Teach your dog skills for life

Published 10:12am 29 June 2021

Teach your dog skills for life
Words by Kylie Knight
By Kylie Mackay, Northshore Pet Resort

There is no doubt about it – training your dog takes plenty of time and patience.

The earlier you start, the sooner you will see the benefits both for you and your dog. Training your pet leads to a stronger bond between the two of you, a calmer household, and you get to spend more one-on-one time together while concentrating on training.

Here are a few of the important benefits of training your pooch.


It is important for your dog to understand what the boundaries are. There is no point getting frustrated or angry with them for jumping on your couch or grabbing food off the table, if you have not been able to spend the time actively training them to learn not to do those things.

Having a pet who knows what the boundaries are will make your home life much easier and ensure they are not getting into trouble for things that they simply don’t understand.

Teach your dog skills for life

Socialise your dog

Socialisation has many benefits, as it will help influence the behaviour of your dog and assist them in being happy, fear-free and well-adjusted pets who relate well to other animals, and also other people.

Attending training sessions (either in a group or a private session) will help your dog get used to being with other people and also other dogs in a group setting.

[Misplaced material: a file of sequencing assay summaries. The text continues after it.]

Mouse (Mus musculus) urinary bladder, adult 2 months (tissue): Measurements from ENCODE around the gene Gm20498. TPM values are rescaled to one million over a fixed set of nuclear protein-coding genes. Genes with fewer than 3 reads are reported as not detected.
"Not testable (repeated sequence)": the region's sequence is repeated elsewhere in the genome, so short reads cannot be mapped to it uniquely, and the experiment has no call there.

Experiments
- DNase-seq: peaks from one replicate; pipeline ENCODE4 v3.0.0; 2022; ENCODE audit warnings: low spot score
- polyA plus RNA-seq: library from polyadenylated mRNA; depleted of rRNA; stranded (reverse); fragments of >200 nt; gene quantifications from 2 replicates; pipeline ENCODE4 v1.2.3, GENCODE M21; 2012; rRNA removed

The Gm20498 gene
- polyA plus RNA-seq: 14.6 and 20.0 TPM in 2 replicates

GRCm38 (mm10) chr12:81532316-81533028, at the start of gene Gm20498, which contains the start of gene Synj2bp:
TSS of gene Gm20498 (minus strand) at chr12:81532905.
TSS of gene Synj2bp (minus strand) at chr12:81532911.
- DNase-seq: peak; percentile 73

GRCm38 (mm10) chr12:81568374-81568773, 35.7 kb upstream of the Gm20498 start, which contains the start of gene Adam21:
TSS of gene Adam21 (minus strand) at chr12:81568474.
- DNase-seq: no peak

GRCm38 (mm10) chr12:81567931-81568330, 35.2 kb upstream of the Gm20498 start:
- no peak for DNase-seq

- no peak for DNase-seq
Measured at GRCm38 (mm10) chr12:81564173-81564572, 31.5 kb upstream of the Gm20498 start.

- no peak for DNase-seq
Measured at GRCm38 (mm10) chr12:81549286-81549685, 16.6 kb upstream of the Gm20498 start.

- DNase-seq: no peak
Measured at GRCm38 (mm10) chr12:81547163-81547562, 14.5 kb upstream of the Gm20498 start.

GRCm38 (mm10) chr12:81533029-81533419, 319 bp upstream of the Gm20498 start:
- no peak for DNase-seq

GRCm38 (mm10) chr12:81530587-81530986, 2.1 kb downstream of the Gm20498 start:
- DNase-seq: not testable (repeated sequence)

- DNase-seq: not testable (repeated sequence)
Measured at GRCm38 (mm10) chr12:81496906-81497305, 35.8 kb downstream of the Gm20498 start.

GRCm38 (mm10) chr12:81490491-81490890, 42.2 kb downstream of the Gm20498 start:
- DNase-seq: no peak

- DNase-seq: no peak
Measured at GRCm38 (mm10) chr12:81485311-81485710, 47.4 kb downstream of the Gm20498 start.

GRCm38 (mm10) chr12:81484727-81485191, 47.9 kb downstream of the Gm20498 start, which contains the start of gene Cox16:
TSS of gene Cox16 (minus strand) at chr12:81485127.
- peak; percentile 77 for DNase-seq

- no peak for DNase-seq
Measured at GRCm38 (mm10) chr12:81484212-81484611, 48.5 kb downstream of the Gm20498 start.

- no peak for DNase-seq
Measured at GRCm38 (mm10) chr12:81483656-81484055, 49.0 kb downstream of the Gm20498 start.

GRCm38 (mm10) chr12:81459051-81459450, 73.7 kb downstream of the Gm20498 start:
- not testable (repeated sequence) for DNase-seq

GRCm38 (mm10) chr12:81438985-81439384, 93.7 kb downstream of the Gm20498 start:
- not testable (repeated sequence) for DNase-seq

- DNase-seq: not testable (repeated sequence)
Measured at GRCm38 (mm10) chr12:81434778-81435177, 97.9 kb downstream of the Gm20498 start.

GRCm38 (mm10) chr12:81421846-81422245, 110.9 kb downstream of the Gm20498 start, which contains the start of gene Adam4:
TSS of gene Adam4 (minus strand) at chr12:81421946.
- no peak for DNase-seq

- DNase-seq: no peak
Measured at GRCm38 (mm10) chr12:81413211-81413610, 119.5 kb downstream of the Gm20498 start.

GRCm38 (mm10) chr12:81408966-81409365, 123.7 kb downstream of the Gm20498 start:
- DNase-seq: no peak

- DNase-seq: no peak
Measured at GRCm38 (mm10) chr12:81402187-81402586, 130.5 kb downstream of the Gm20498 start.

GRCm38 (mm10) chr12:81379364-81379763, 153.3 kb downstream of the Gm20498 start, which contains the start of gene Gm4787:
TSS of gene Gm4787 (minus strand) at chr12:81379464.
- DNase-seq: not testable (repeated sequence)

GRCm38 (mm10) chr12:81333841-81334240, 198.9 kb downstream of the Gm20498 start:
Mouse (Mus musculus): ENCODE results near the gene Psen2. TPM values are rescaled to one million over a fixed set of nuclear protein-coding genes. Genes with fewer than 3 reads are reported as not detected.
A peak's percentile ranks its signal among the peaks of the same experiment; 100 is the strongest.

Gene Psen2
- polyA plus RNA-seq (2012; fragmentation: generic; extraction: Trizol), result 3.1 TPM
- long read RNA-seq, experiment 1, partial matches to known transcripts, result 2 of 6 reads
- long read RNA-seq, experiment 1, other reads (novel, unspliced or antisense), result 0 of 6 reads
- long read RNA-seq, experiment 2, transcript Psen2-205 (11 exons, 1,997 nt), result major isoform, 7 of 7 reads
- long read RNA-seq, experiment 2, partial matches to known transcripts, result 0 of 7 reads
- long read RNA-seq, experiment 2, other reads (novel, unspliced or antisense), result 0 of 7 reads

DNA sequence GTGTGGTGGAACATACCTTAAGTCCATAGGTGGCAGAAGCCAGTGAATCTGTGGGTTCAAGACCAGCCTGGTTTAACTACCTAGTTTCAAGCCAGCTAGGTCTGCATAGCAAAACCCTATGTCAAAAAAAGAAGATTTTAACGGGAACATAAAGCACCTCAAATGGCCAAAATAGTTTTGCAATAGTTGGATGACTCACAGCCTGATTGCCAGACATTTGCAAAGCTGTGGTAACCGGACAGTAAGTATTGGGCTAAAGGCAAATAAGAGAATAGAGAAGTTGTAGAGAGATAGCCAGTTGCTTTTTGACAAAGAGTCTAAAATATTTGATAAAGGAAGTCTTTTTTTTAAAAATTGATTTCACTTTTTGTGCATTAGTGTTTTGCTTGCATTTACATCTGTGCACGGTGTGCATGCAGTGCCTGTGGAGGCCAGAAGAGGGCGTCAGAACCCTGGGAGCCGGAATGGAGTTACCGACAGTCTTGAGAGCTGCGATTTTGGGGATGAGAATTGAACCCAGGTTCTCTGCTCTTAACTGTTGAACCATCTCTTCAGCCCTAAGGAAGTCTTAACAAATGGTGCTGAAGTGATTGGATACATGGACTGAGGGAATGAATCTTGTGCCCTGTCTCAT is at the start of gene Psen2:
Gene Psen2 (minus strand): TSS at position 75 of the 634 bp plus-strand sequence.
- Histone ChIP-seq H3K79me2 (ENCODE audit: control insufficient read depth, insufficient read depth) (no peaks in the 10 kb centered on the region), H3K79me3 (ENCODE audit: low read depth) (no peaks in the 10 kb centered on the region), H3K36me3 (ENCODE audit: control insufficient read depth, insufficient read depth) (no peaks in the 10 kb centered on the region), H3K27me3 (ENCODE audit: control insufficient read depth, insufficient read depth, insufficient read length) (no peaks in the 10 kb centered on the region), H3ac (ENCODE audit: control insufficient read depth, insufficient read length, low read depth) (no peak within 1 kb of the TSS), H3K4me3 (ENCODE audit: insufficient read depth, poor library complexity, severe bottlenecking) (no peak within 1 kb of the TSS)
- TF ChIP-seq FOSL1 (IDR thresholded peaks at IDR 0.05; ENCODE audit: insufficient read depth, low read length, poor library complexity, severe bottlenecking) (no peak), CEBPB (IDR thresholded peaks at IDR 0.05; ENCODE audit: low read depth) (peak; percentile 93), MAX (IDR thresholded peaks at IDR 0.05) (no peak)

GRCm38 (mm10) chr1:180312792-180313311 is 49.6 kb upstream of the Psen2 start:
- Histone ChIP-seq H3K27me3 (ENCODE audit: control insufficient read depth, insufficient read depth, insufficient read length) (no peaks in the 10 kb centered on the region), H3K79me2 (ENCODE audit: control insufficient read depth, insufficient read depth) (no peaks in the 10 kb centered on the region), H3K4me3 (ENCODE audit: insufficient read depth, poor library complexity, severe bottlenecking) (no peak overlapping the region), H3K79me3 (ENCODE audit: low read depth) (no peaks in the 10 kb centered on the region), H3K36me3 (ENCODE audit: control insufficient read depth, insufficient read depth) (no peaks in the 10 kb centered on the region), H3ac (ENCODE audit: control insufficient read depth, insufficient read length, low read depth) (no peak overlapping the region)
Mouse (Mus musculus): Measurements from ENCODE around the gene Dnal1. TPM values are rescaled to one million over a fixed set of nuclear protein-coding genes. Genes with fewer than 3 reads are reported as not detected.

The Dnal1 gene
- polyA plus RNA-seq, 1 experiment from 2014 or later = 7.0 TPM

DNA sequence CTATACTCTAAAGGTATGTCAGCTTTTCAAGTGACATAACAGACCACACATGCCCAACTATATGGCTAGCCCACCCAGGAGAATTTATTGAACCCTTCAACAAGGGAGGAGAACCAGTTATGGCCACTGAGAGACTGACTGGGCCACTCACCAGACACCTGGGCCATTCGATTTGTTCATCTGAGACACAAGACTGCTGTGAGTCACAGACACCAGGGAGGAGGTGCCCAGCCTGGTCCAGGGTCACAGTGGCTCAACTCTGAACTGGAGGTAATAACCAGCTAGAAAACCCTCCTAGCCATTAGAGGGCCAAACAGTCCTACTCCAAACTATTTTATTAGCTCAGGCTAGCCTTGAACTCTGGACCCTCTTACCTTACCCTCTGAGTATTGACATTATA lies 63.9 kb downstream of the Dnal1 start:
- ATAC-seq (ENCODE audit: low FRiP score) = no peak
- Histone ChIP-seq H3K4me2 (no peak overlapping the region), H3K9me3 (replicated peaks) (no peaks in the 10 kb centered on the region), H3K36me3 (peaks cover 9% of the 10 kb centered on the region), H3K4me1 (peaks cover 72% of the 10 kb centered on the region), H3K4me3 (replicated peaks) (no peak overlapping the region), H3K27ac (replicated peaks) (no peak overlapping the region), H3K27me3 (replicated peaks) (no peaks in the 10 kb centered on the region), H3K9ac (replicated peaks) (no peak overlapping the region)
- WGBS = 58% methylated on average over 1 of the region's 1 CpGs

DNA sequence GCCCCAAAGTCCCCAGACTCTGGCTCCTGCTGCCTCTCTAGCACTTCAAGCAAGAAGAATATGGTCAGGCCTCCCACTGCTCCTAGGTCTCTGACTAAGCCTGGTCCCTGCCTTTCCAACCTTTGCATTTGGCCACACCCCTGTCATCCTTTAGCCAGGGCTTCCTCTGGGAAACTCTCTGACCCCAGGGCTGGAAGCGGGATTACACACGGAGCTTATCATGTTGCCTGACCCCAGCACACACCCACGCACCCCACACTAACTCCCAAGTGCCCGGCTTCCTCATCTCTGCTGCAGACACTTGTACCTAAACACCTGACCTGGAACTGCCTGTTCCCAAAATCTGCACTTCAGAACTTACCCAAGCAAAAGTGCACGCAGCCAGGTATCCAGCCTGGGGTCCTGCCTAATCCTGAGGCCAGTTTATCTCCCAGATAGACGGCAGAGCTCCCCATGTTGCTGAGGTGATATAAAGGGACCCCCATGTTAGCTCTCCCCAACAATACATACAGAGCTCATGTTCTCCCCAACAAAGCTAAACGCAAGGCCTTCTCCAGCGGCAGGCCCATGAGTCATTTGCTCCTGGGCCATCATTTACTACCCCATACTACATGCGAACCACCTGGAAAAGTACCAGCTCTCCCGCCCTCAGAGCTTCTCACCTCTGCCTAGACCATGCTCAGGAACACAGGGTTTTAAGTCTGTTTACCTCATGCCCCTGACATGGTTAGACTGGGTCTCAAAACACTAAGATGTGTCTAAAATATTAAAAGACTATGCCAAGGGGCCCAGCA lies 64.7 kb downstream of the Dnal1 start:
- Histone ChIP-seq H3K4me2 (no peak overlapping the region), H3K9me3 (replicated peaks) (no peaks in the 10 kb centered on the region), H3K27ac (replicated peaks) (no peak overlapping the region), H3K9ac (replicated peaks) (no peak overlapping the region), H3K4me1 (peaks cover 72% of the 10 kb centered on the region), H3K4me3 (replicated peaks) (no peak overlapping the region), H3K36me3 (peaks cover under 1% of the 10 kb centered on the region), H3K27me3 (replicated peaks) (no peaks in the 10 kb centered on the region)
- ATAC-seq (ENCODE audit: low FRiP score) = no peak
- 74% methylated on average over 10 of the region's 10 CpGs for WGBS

If you have a puppy, start this as soon as you are able to enrol them into a puppy class.

For older dogs, remember, it is never too late to teach an old dog new tricks. Seek help by joining a group obedience class or contacting your local dog trainer.


The key to successful training is consistency. Once you set a rule of boundary and train your pet, you must stick to it or you will easily confuse them.

It is also important that everyone in your household understands the same rules and boundaries. If you train your dog to stay off your couch, but the other members of your household encourage them to get up on the couch, when you are not there, this will lead to trouble.

Your poor pooch won’t know what is right or wrong, and you will have to start the training all over again.


Having a well-trained dog is safer for everyone. Being able to ensure that they don’t jump on vulnerable people such as young children and the elderly reduces the risk that they will inadvertently injure someone.

Additionally, having a dog that will always come, when they are called is a lifesaver in a dangerous situation.

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